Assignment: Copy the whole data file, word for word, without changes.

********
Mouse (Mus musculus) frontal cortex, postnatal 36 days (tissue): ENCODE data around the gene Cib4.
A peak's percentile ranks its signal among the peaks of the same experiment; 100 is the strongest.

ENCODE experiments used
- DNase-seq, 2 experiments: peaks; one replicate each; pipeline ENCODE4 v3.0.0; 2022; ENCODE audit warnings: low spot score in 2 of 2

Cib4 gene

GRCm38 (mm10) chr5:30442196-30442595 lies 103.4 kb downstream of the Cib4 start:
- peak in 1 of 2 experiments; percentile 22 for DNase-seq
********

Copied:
Mouse (Mus musculus) frontal cortex, postnatal 36 days (tissue): ENCODE data around the gene Cib4.
A peak's percentile ranks its signal among the peaks of the same experiment; 100 is the strongest.

ENCODE experiments used
- DNase-seq, 2 experiments: peaks; one replicate each; pipeline ENCODE4 v3.0.0; 2022; ENCODE audit warnings: low spot score in 2 of 2

Cib4 gene

GRCm38 (mm10) chr5:30442196-30442595 lies 103.4 kb downstream of the Cib4 start:
- peak in 1 of 2 experiments; percentile 22 for DNase-seq